There is something good to be said about a man who, instead of doling out his country’s riches to the already rich, gave them to the poor. That has to be commendable. But there is something harsh to be said about the man who, rather than harness his country’s human talents, quite happily scattered them to the diaspora. There is something paralyzing about a paranoid mind that saw “enemies” behind life’s chance events, even the blowing of the wind. For those whose properties were seized indiscriminately or were ruined for no good cause by the Comandante Eternal then there is something gratifying that he was, after all, merely a mortal. His macroeconomic policies were, as far as was reported in the West, woeful and such policies, despite the fantasies of revolutionaries, have never been a success for any country ever. They won’t be for Venezuela either since she is no more special than any nation that has gone before.
Yet, there is something sad about the passing of the man that Venezuela has lost. Even though like all mad men he stood for the accumulation of power, he unlike our capitalist fat cats (think Prince Alwaleed Bin Talal who wants the world to KNOW just how rich he is, what a pimp!) did not promote the concentration of wealth like is occurring say in America. He stood up to bullying from the United States while being a bully of considerable merit himself; yes he was a despicable hypocrite. Venezuela shall see no man like him again and she should pray there is no Stalin in the wings after the loss of this Lenin. That would be a tragedy but then tragedy is what humans excel at.
It’ not unusual for the religiously minded at a funeral to proclaim that God works in mysterious ways. This is supposed to be their way of dealing with the loss of the loved one. The question is: if the death is God’s work (or at least by His not preventing it) then why are they all crying?
I killed a spider tonight. It was crawling over the wall trying to get in the house. I think it was trying to get in the house though it may have been trying to get across the doorway. Anyway I brushed it, forcefully, off the wall. About a fortnight ago I saw a large spider flit across my living room but I had been too slow to catch it or see where it went. That flashback was playing in my head when I flicked tonight’s spider. Even as I saw it writhing on the floor, probably terrified to death, I determined to kick it further away from my door. So I did. I think I killed it but you never know. These things are tougher than they look. As I turned to put the key in the front door I felt a pang boom in my chest. Guilt. I had just extinguished a life. That spider had done me no wrong. Even if it had gotten into the house it’s not like it’s going to lay in my warm bed enjoying my soft pillows or eat my eggs or drink my bottled water. It’s not going to hijack my computer and steal my passwords or throw a wild party when I’m out of the flat. In fact it would, probably, have stayed well out of my way. Not even probably but almost certainly. So why did I kill it. I don’t know. I do actually, it was fear that made me do it. Fear of a little and quite pretty looking brownish green arachnid just one inch in diameter. The creepy crawly nasty. I know its nastiness to be so because I was brought up to believe that to be true. And as much as I try not to believe things I’m told without proof or a reasonable probability of being true, tonight I succumbed to my primal instinct. It may have been poisonous, you know. I wake up and, very like the guests in August Winnig’s short story Das Romerzimmer, I’m dead in my bed. That’s silly I know, no one wakes up dead but you know what I mean. The thought has occurred to me that I’m probably nasty looking to every spider. How would I like it if something, anything, that considered me nasty just snuffed me, squashed me in an instant. I wouldn’t like it at all.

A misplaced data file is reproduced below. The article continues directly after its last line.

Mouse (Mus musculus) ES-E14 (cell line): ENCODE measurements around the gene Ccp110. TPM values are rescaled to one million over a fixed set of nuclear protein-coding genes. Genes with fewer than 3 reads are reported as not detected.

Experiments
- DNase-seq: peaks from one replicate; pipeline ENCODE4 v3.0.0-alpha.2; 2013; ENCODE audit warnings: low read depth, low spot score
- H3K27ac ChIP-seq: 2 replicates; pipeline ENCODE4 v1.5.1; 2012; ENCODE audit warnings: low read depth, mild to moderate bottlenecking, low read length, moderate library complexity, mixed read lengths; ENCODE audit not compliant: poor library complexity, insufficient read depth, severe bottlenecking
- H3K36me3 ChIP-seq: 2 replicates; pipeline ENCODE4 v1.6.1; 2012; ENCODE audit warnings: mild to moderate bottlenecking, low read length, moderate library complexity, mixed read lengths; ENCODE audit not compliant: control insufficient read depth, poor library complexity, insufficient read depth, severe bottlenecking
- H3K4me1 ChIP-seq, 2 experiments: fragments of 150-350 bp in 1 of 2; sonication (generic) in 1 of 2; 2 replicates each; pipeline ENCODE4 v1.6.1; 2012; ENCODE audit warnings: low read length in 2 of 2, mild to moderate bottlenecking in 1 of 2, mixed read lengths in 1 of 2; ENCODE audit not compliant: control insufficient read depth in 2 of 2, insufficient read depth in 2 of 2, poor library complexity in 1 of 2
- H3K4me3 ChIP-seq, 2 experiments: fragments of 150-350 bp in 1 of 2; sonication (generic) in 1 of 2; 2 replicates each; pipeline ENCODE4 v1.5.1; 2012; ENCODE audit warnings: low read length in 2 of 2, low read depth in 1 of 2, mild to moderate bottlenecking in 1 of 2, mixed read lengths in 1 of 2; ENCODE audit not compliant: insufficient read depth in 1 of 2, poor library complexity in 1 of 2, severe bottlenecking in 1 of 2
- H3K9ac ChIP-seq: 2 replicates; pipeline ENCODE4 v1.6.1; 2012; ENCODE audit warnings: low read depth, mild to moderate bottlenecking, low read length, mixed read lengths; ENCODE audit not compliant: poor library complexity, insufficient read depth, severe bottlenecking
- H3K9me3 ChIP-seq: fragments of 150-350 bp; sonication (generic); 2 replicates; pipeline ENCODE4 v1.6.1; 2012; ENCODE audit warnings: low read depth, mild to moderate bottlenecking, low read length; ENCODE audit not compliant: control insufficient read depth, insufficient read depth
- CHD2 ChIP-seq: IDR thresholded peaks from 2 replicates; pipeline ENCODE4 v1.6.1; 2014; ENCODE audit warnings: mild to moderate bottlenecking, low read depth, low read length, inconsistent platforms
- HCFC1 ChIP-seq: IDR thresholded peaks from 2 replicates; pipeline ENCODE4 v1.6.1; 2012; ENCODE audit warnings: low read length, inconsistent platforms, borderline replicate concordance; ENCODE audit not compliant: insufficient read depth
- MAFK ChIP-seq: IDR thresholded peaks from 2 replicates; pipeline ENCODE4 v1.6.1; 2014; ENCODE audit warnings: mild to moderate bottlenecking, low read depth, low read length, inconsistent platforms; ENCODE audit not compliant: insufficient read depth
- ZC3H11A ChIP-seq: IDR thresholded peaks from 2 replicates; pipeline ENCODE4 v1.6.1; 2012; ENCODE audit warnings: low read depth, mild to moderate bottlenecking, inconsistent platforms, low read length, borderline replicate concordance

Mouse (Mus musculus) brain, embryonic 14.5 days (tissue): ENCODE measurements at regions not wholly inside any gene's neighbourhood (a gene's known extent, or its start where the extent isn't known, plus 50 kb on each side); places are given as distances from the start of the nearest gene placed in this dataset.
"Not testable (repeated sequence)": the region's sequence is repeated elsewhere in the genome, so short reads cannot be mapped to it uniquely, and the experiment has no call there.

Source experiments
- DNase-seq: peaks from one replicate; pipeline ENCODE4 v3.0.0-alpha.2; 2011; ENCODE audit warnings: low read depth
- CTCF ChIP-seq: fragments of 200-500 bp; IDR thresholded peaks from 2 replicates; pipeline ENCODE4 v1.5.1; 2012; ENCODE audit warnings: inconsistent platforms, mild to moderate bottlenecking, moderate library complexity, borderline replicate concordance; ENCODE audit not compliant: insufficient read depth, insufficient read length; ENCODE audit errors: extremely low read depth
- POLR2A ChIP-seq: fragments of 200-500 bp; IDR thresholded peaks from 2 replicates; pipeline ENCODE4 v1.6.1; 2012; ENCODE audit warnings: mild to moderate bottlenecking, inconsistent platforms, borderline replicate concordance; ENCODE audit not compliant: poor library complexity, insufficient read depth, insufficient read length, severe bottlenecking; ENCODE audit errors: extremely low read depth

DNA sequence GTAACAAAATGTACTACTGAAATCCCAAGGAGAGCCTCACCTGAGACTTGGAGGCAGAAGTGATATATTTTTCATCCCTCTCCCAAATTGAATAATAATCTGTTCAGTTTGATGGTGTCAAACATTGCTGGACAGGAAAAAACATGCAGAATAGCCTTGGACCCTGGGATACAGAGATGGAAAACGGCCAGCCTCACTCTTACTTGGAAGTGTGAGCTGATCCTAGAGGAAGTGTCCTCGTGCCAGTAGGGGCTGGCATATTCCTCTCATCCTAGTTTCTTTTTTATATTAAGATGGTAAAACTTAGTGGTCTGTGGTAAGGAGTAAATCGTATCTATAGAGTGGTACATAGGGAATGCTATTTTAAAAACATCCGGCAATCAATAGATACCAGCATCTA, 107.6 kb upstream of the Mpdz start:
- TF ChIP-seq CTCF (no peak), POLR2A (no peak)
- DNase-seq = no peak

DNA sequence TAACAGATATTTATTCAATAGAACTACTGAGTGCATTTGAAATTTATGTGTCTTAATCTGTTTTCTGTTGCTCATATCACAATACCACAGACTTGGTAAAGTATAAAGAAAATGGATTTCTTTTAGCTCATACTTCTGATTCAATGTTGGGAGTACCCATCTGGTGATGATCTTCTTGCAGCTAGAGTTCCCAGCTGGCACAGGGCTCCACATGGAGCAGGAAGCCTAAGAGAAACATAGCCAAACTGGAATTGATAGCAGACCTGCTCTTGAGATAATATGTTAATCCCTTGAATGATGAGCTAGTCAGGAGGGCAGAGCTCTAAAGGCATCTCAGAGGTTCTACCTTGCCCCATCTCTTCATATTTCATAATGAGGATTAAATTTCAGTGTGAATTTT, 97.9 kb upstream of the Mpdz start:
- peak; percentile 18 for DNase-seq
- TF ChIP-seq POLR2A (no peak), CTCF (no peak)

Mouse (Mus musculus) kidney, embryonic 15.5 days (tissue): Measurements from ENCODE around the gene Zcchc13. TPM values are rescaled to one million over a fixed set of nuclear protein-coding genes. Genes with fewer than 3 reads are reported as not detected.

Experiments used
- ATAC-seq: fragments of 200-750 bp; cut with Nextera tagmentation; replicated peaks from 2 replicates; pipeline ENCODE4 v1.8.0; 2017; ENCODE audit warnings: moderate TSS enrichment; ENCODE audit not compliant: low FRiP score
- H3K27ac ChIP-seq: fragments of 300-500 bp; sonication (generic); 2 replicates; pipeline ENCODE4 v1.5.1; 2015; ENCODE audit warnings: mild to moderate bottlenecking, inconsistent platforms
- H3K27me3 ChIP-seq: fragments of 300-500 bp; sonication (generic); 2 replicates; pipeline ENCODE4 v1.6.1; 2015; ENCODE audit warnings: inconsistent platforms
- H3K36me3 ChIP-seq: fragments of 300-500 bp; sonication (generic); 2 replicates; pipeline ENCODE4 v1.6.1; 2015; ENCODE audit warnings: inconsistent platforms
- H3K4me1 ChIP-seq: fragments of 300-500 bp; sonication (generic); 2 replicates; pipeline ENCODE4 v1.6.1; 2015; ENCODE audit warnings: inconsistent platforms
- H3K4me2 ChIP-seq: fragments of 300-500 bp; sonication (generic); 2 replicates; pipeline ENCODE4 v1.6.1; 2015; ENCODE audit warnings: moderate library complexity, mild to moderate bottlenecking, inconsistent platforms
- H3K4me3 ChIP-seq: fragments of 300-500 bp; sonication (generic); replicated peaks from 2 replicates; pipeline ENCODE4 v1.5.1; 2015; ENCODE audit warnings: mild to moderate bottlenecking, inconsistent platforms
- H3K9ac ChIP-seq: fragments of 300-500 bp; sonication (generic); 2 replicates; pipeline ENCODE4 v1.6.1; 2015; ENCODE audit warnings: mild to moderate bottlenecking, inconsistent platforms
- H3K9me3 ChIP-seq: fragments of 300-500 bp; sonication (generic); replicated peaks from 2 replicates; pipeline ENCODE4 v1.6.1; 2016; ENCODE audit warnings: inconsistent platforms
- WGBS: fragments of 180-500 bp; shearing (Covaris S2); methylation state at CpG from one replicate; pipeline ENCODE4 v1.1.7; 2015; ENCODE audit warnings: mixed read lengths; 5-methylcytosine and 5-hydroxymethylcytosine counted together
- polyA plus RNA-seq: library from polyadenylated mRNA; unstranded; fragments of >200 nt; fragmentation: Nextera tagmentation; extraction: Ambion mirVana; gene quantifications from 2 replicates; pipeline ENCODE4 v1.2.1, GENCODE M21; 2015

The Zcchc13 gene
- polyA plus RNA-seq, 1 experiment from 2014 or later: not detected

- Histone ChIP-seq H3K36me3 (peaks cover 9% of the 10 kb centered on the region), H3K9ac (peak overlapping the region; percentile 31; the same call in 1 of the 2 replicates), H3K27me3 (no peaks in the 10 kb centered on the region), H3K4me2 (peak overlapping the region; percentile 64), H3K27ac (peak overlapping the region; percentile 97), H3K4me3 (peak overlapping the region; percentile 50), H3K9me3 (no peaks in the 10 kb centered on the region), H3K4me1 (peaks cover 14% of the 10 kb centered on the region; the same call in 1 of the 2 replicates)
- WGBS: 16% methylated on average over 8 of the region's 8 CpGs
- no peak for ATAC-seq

:why we say Yes when we mean No
:why we defer to ideas and people that are plain silly
:why we acquiesce when we should stand our ground
:what makes us define who we are by the work we do
:what compels us to tread the road most traveled
:what becomes the great regret when life comes to a stop
:necessary or desirable
We are what we have come to be and not the life we dream. When we have lived and have lived life vigorously, then and only then would we deserve our place in the epic story of humankind.
“Remembering that I’ll be dead soon is the most important tool that I’ve ever encountered to help me make the big choices in life. Because almost everything – all external expectations, all pride, all fear of embarrassment or failure – these things just fall away … leaving only what is truly important.”
– Steve Jobs, 2005 speech at Stanford
Death is an obligation which we all must pay
There is not one man living who can truly say
if he will be alive or dead on the next day.
Fortune is dark; she moves, but we cannot see the way
nor can we pin her down by science and study her.
There … Go on,
Enjoy yourself, drink, call the life you live today
your own, but only that, the rest belongs to chance.
– Heracles in Euripdes’ play, Alcestis
Published by Univ of Chicago Press
Translated by Richard Lattimore
I looked up at the sky today and I knew I would miss you, the sky, when I’m dead and kaput.
I looked at my flat today and it dawned, someone else young and gay or middle-aged and gray lived here once.
A hundred years from now who will remember my hard work and input?
That I lived chasing gremlins. America spends Medicare keeping Granny from Hades.
Granny is going to die. Granny go. Let her go. Go she must.
I have come to the gates of Delphi. Seek and Know. I know. I am going to die.
Not Now. Not Yet. But in time.